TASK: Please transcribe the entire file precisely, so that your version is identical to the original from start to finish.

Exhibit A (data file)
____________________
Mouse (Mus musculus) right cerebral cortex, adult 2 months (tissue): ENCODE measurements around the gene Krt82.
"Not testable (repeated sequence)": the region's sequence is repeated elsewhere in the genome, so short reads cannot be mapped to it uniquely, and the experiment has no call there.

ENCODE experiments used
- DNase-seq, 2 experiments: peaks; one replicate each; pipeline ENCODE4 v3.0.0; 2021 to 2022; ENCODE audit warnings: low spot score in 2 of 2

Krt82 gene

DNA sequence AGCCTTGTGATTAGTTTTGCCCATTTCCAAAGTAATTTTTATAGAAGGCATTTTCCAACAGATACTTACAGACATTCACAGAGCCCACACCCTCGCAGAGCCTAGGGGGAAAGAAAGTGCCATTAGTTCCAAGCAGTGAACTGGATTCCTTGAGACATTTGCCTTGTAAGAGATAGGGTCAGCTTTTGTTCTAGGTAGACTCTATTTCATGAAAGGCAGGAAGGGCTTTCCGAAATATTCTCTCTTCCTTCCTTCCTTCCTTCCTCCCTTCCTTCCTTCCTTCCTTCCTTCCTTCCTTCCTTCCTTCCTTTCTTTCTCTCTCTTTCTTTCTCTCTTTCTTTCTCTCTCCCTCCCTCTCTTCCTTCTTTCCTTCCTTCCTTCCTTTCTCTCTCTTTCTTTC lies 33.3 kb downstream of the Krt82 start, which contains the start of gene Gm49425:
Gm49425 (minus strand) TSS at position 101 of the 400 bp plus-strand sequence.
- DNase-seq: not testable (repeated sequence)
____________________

Mouse (Mus musculus) right cerebral cortex, adult 2 months (tissue): ENCODE measurements around the gene Krt82.
"Not testable (repeated sequence)": the region's sequence is repeated elsewhere in the genome, so short reads cannot be mapped to it uniquely, and the experiment has no call there.

ENCODE experiments used
- DNase-seq, 2 experiments: peaks; one replicate each; pipeline ENCODE4 v3.0.0; 2021 to 2022; ENCODE audit warnings: low spot score in 2 of 2

Krt82 gene

DNA sequence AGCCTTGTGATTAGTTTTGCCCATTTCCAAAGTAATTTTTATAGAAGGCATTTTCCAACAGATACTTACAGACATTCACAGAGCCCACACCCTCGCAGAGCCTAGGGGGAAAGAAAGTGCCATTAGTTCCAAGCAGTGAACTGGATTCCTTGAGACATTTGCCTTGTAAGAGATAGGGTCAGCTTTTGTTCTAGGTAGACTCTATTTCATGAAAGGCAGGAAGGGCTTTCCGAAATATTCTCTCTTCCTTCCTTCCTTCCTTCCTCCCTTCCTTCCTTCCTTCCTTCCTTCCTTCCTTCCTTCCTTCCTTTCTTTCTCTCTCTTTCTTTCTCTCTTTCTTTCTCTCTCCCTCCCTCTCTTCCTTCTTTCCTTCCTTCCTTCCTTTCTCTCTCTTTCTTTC lies 33.3 kb downstream of the Krt82 start, which contains the start of gene Gm49425:
Gm49425 (minus strand) TSS at position 101 of the 400 bp plus-strand sequence.
- DNase-seq: not testable (repeated sequence)